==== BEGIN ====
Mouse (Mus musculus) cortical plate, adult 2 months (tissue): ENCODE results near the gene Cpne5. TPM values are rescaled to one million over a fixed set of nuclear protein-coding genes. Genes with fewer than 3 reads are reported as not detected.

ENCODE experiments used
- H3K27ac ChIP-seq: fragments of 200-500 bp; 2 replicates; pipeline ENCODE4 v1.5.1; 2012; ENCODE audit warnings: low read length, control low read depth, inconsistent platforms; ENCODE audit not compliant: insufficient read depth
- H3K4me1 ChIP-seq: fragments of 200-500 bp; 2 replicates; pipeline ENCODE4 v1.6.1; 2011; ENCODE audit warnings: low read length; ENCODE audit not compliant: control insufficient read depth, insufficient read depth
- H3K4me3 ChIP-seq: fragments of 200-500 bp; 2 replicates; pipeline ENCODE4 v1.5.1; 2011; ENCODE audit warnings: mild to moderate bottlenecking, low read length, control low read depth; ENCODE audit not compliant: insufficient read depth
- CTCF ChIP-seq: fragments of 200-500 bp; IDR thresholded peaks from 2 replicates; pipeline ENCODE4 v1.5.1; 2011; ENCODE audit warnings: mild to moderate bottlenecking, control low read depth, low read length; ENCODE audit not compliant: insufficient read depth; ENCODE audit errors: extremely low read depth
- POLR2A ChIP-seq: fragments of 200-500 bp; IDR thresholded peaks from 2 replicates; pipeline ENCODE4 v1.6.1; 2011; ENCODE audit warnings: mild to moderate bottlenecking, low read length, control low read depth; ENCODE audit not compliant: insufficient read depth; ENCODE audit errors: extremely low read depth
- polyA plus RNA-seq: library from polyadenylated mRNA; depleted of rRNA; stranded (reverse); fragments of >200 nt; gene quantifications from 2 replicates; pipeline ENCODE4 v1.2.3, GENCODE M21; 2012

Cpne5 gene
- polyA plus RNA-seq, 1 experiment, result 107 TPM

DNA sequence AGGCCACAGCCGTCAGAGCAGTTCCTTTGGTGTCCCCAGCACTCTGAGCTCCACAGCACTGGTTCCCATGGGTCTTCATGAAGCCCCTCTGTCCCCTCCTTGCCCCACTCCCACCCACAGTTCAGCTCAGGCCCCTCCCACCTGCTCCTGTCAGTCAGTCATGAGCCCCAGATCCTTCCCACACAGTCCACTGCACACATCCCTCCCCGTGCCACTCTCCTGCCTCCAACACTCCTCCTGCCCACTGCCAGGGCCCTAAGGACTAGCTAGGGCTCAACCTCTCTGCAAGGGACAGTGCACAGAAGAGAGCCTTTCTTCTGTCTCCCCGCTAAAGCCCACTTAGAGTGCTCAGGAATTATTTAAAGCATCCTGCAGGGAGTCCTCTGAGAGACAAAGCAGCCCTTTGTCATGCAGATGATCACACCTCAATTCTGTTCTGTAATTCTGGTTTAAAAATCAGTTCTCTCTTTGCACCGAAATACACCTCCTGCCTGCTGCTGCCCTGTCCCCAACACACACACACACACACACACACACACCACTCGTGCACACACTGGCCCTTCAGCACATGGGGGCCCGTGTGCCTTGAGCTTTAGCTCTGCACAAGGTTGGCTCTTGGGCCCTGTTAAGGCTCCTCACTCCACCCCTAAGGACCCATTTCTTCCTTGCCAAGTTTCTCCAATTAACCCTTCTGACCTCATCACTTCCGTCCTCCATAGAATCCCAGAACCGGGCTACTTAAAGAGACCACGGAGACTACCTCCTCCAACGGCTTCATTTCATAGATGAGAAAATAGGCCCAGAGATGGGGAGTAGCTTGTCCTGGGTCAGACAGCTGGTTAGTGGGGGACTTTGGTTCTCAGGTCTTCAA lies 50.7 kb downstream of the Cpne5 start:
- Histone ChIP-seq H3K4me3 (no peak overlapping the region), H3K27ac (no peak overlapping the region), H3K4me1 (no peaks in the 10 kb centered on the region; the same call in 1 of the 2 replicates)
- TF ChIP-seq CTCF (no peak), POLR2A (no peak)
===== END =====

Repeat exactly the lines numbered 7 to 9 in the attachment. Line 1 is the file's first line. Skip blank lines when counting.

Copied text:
- POLR2A ChIP-seq: fragments of 200-500 bp; IDR thresholded peaks from 2 replicates; pipeline ENCODE4 v1.6.1; 2011; ENCODE audit warnings: mild to moderate bottlenecking, low read length, control low read depth; ENCODE audit not compliant: insufficient read depth; ENCODE audit errors: extremely low read depth
- polyA plus RNA-seq: library from polyadenylated mRNA; depleted of rRNA; stranded (reverse); fragments of >200 nt; gene quantifications from 2 replicates; pipeline ENCODE4 v1.2.3, GENCODE M21; 2012

Cpne5 gene